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Apogee of Empire

, 480 pages
December 2004



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Apogee of Empire

Spain and New Spain in the Age of Charles III, 1759–1789

Once Europe's supreme maritime power, Spain by the mid-eighteenth century was facing fierce competition from England and France. England, in particular, had successfully mustered the financial resources necessary to confront its Atlantic rivals by mobilizing both aristocracy and merchant bourgeoisie in support of its imperial ambitions. Spain, meanwhile, remained overly dependent on the profits of its New World silver mines to finance both metropolitan and colonial imperatives, and England's naval superiority constantly threatened the vital flow of specie.

When Charles III ascended the Spanish throne in 1759, then, after a quarter-century as ruler of the Kingdom of the Two Sicilies, Spain and its colonial empire were seriously imperiled. Two hundred years of Hapsburg rule, followed by a half-century of ineffectual Bourbon "reforms," had done little to modernize Spain's increasingly antiquated political, social, economic, and intellectual institutions. Charles III, recognizing the pressing need to renovate these institutions, set his Italian staff—notably the Marqués de Esquilache, who became Secretary of the Consejo de Hacienda (the Exchequer)—to this formidable task.

In Apogee of Empire, Stanley J. Stein and Barbara H. Stein trace the attempt, initially under Esquilache's direction, to reform the Spanish establishment and, later, to modify and modernize the relationship between the metropole and its colonies. Within Spain, Charles and his architects of reform had to be mindful of determining what adjustments could be made that would help Spain confront its enemies without also radically altering the Hapsburg inheritance. As described in impressive detail by the authors, the bitter, seven-year conflict that ensued between reformers and traditionalists ended in a coup in 1766 that forced Charles to send Esquilache back to Italy. After this setback at home, Charles still hoped to effect constructive change in Spain's imperial system, primarily through the incremental implementation of a policy of comercio libre (free-trade). These reforms, made half-heartedly at best, failed as well, and by 1789 Spain would find itself ill prepared for the coming decades of upheaval in Europe and America.

An in-depth study of incremental response by an old imperial order to challenges at home and abroad, Apogee of Empire is also a sweeping account of the personalities, places, and policies that helped to shape the modern Atlantic world.

Stanley J. Stein is the Walter Samuel Carpenter III Professor in Spanish Culture and Civilization, emeritus, at Princeton University. His publications include Vassouras: A Brazilian Coffee County, 1850–1900 and (with Roberto Crotes Conde) Latin America: A Guide to Economic History, 1830–1930. Barbara H. Stein is an independent historian and former bibliographer for Latin America, Spain, and Portugal at Princeton University's Firestone Library. The authors previously collaborated on The Colonial Heritage of Latin America and Silver, Trade, and War: Spain and America in the Making of Early Modern Europe, the latter available from Johns Hopkins.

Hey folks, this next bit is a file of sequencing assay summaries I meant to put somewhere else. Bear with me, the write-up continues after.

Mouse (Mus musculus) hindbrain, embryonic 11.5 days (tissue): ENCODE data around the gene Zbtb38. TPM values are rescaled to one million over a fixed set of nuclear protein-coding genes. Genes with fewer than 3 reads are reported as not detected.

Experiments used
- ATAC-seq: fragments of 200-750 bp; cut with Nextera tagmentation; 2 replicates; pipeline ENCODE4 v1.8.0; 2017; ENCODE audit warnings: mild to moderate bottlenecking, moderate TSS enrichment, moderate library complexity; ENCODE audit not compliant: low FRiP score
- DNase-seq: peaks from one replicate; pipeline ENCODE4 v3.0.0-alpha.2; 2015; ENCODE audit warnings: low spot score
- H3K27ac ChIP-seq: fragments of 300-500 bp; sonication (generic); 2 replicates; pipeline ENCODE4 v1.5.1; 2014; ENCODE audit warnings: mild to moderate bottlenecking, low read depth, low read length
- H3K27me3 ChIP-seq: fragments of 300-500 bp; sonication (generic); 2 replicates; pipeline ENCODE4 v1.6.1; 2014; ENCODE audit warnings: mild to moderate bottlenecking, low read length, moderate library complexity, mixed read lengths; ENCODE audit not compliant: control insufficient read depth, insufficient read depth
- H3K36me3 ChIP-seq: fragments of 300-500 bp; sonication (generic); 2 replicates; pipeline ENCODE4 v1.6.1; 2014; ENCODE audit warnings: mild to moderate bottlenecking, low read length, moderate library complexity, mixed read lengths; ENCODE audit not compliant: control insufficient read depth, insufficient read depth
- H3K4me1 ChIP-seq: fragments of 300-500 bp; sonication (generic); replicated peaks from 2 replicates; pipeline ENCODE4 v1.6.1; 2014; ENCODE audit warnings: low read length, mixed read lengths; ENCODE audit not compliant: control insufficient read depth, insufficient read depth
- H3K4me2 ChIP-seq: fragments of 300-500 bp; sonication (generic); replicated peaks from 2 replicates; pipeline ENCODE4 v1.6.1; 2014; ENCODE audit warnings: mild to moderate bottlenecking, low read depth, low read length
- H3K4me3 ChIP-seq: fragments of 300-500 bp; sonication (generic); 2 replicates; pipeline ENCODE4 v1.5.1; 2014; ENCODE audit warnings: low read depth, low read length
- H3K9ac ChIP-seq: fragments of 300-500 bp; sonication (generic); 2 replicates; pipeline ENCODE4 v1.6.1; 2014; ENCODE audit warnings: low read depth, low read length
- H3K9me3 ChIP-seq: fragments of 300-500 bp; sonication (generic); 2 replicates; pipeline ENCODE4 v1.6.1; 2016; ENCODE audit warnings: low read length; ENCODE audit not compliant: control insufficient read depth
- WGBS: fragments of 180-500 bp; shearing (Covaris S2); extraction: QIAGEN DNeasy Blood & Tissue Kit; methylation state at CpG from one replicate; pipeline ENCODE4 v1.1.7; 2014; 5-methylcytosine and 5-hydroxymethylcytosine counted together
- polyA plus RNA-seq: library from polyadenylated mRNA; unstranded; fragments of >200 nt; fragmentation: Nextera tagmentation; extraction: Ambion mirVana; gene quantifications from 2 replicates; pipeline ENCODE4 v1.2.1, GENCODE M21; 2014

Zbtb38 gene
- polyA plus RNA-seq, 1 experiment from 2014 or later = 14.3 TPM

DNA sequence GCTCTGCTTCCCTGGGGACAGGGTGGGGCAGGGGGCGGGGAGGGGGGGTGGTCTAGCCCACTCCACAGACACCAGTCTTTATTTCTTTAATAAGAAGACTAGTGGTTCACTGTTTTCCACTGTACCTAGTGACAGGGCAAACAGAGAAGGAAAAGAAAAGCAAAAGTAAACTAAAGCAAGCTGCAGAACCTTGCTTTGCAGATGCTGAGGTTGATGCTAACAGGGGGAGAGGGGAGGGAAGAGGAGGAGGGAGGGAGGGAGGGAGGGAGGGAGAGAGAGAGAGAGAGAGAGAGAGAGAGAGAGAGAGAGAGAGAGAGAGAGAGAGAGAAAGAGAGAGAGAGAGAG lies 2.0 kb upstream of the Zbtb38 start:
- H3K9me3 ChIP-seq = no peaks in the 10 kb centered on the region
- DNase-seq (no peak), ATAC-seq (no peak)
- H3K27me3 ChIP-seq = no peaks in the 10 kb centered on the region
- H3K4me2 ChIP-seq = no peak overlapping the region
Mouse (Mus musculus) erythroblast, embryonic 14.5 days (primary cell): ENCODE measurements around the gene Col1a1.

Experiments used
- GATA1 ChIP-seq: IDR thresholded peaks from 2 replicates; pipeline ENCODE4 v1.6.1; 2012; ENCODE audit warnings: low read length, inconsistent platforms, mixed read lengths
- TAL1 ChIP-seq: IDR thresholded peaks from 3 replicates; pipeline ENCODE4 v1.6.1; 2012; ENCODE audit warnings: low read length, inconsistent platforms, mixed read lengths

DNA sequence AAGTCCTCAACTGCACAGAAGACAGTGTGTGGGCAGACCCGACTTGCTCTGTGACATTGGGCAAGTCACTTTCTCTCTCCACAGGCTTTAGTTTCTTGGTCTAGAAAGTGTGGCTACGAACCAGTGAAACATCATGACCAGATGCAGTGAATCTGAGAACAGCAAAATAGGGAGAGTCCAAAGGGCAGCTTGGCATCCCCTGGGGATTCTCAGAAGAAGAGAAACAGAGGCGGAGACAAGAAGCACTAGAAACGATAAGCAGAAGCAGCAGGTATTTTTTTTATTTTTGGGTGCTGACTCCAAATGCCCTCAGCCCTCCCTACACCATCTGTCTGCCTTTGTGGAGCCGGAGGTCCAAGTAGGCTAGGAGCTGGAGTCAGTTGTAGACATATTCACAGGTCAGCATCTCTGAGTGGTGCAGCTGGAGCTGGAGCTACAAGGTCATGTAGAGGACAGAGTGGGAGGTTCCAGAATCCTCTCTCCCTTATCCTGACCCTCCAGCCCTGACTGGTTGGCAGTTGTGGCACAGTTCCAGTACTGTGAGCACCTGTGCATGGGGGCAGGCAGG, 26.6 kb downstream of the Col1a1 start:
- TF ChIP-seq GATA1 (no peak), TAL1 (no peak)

"A monumental contribution to our knowledge and understanding of the inner workings of the eighteenth-century Spanish Empire."

"A major work of considerable scholarship and valuable insight... It should be in every library concerned with Spanish history."

"Few books in recent decades have been so successful in mining a vast amount of primary material in order to evoke the arguments and counter arguments that shaped policy in an Ancien Régime monarchy. The authors' account of the crisis of 1766 is stunning in its detail and mastery of political infighting."

"Based on prodigious original research over several decades, these volumes [ Silver, Trade, and War and Apogee of Empire, both by Stanley J. Stein and Barbara H. Stein] do much to unravel the paradox of Spain's resilience as a great power during the eighteenth century."

"It resonates with the emphasis economic historians have recently accorded to institutional influences on economic development and stagnation."

"An impressive work of massive proportion. It reflects extended, deep thinking about the nature of the imperial system and equally deep pursuit of the historical actors' motives. Every student of the eighteenth century in Spain and the colonies should read this book; more than any previous examination it forces reconsideration of the causes, nature, effects, and even terminology of the 'Bourbon Reforms.'"

"This book has been eagerly awaited from two authors who are widely respected in their field... This critical period for Spain is brilliantly recounted."

"The gracefully written Apogee of Empire is masterfully crafted from a wide and learned vantage point. The authors have made valuable and unique contributions to the understanding of the Spanish trade policy in the eighteenth century."

"The source of a wealth of political and economic insights, and facts."

"Stanley and Barbara Stein's book—meticulous in its detail and far-reaching in its international implications—will be a classic."

"A very well-written book, with a clear and accessible style... A significant contribution to our understanding of early modern Spain, European history, and colonialism."

" Apogee of Empire is no doubt a book everybody interested in Charles's reign should read."

"Ambitious and erudite history."

"Anyone interested in fundamental themes of eighteenth-century Spanish history... will find much that is new and stimulating in this book."

"Will reward and reader interested in the eighteenth-century Atlantic world and the Bourbon reforms."